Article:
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    Mothers attempting to balance parenthood and academics.

Daydream Believer
October 21, 2012 - 3:26pm

As someone who is pursuing a deferred dream later in life, I got a kick out of this piece about Heidi Hansen, a 42-year-old nursing student at the University of Wisconsin-Oshkosh, who is a finalist for the school's Homecoming Queen. (The election will have taken place by the time this post appears.)

My father went to college to prepare himself for a good job; a "good job" being one that would support your family until you retired, at which point you would kick back and enjoy whatever time you had left. After graduation and a stint in the Army, he settled into a career as an IRS agent, advancing in the agency but not even thinking about alternative employment.

The men who served as godfathers for my brother and me followed similar paths—one occupying the desk adjacent to my father's for over 30 years, the other a "company man" at IBM. Most of the men we knew kept their jobs for the duration of their professional lives, if they were lucky. In the eyes of our community, losing a job was disgraceful, and men who moved from one job to another were unreliable drifters.

The women, of course, stayed home and raised the children, unless they were unmarried or widowed and "had" to work outside the home. These women were objects of pity. And everyone became depressed on being made obsolete—the men on retirement, the women when the last child had left home.

There was a certain amount of security and stability in the old system, but how much more interesting things are now! A yoga teacher and mother in her 40s can graduate from college as a nurse and start an entirely new phase of life. A psychologist like me (who had already worked as a magazine editor and speechwriter before returning to school at 30) can perform as a singer and improviser. A musician friend has embarked on a second career as a poet; his closest colleague is a retired businessman in his eighties who is considered quite promising.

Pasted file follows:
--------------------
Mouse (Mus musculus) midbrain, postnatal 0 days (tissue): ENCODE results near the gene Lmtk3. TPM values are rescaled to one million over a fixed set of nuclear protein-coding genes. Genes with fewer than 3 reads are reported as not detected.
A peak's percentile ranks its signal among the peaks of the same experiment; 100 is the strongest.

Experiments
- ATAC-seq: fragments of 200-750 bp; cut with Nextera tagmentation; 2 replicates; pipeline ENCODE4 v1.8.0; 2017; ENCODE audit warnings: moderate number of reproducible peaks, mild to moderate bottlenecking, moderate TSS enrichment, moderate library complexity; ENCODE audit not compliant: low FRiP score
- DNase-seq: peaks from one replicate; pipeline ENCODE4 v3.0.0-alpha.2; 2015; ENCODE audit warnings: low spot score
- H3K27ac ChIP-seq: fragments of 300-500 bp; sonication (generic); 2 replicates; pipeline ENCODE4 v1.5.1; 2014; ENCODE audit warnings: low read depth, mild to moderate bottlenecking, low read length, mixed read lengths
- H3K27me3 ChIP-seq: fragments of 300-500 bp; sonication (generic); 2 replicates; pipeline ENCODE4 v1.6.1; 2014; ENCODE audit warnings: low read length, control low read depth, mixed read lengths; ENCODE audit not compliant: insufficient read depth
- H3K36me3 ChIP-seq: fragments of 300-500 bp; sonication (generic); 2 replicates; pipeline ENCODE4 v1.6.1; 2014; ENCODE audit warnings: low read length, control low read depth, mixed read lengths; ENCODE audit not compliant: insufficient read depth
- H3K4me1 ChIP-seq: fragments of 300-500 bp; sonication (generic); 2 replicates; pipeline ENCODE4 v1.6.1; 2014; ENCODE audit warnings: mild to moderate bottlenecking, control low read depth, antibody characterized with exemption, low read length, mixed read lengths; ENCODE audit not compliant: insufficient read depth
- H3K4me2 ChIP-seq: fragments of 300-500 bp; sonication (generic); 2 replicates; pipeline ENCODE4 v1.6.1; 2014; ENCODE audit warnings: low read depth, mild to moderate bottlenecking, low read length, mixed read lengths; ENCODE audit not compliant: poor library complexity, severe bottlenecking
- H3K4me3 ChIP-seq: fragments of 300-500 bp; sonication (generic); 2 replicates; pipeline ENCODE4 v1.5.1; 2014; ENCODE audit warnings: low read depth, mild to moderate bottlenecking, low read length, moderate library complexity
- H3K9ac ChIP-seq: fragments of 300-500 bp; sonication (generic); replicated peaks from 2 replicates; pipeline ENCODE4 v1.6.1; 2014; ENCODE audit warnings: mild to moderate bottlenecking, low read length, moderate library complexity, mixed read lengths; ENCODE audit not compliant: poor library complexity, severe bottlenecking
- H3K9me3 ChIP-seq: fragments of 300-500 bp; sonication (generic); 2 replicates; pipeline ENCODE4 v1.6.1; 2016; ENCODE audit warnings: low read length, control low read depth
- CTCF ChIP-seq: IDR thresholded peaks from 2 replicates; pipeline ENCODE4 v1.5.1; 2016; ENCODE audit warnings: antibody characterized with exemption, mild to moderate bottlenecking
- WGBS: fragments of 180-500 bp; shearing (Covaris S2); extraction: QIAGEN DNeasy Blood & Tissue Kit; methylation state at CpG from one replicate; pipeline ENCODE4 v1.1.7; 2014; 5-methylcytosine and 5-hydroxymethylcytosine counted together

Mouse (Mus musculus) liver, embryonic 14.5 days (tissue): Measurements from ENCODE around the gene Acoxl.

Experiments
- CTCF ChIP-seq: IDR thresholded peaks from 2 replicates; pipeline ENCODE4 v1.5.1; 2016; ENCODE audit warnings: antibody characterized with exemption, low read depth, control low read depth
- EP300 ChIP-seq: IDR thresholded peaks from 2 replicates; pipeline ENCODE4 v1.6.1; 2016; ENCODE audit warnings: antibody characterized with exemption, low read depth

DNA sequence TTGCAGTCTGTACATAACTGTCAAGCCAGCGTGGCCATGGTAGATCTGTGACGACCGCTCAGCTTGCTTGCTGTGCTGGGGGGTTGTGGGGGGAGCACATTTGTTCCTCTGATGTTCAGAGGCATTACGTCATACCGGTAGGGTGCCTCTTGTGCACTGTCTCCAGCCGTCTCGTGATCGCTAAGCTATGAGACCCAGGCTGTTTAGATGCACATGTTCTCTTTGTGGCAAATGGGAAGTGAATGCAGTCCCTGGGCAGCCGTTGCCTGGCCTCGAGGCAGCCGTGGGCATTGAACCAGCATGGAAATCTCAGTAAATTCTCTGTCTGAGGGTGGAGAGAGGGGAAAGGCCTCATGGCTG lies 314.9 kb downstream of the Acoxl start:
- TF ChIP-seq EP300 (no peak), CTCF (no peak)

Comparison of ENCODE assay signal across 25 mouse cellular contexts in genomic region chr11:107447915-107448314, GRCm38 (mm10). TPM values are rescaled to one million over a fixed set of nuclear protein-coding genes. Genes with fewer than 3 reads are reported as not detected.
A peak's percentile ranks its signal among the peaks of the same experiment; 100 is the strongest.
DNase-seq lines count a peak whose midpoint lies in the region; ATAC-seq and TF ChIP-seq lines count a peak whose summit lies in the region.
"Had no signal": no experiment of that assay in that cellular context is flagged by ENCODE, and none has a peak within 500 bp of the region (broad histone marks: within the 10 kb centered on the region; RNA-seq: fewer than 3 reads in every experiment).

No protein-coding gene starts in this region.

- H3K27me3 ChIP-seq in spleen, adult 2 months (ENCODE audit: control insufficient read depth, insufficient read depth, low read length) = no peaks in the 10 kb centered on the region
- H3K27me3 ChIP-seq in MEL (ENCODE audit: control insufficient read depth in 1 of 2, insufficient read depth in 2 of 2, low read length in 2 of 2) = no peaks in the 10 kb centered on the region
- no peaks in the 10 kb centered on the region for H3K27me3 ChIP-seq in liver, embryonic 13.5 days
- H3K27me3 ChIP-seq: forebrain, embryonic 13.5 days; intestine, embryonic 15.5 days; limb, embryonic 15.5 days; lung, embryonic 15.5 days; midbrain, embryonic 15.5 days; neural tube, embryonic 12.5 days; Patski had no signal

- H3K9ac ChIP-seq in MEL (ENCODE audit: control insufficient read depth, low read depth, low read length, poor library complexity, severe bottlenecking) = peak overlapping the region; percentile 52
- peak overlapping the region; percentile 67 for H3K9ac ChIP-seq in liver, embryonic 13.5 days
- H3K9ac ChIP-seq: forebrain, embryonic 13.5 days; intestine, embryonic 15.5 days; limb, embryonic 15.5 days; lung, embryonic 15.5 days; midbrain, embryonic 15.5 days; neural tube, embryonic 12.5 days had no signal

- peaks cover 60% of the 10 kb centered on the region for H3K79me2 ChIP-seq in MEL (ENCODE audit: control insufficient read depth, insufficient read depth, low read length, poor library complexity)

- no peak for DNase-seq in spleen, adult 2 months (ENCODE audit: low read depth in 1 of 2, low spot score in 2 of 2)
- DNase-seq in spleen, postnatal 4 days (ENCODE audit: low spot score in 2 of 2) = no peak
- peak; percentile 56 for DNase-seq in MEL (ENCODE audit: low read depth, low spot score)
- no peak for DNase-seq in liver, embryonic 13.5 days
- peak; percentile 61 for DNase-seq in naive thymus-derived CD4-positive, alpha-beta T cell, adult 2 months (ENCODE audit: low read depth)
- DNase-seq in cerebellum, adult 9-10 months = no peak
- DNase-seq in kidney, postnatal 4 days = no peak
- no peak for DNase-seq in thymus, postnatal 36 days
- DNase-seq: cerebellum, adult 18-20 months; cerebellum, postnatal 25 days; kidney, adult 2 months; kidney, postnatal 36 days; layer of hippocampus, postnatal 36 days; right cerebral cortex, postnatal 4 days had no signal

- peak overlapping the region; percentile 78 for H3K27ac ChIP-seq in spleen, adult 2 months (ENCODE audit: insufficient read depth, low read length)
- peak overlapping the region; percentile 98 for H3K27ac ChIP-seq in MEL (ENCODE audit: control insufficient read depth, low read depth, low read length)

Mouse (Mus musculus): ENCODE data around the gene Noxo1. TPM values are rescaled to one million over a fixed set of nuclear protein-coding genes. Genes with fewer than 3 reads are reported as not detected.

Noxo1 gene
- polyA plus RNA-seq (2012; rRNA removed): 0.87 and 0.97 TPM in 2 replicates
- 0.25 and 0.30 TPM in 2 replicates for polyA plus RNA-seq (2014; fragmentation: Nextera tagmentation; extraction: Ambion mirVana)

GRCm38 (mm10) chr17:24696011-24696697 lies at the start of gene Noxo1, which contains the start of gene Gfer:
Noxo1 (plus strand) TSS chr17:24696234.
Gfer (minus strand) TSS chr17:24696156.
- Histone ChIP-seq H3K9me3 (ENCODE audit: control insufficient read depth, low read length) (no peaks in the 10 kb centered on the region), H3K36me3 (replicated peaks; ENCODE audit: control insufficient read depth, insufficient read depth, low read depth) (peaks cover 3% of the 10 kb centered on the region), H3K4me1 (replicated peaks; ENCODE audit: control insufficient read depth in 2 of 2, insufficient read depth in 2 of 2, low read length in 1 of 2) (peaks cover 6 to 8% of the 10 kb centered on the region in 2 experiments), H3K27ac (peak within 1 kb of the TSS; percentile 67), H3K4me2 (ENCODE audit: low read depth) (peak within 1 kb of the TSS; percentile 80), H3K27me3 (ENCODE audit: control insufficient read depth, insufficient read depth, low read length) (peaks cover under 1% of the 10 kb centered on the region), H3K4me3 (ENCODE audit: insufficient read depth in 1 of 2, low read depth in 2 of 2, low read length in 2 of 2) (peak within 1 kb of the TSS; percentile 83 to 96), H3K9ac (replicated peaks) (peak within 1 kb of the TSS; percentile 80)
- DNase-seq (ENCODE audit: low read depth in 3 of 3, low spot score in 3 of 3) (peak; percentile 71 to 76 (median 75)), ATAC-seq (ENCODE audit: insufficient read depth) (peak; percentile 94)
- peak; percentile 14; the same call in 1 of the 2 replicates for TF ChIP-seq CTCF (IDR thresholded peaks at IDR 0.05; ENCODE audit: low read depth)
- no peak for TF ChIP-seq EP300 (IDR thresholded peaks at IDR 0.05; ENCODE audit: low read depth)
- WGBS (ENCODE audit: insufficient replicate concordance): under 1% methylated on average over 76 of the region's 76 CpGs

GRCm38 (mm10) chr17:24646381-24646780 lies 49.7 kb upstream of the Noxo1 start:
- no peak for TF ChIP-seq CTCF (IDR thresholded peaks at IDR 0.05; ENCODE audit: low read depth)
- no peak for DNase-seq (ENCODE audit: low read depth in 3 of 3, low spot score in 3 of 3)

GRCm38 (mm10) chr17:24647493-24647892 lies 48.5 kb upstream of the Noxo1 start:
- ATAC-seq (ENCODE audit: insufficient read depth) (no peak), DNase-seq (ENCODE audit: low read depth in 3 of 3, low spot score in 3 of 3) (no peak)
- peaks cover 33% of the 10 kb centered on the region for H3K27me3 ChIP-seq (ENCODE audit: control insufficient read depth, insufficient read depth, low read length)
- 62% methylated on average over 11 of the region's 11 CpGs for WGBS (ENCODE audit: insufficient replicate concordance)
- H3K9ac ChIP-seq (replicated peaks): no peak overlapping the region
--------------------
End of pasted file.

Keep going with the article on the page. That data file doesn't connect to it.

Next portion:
There are drawbacks, of course, to being an older newbie. It is harder to break into a new field, for one thing. The learning curve is steeper, and the fatigue factor can be intense. A friend in his 60s, who started acting after selling his business and gets a lot of work in regional and touring companies, told me, "It's great to be cast, and especially to get paid! But after a certain age, it's arduous to hop a bus from one city to another, staying at third rate hotels." An attorney friend is thrilled to be part of an improv troupe, but said, "I am easily the oldest person by 20 years, which is invigorating, but they keep booking gigs that start at 10 PM—I'm exhausted!"

But the rewards are enormous. I think Heidi Hansen sums it up for all of us when she says, “I’m not trying to be a young person. For me it’s just a continuing process of being engaged in the world around me."

 

 

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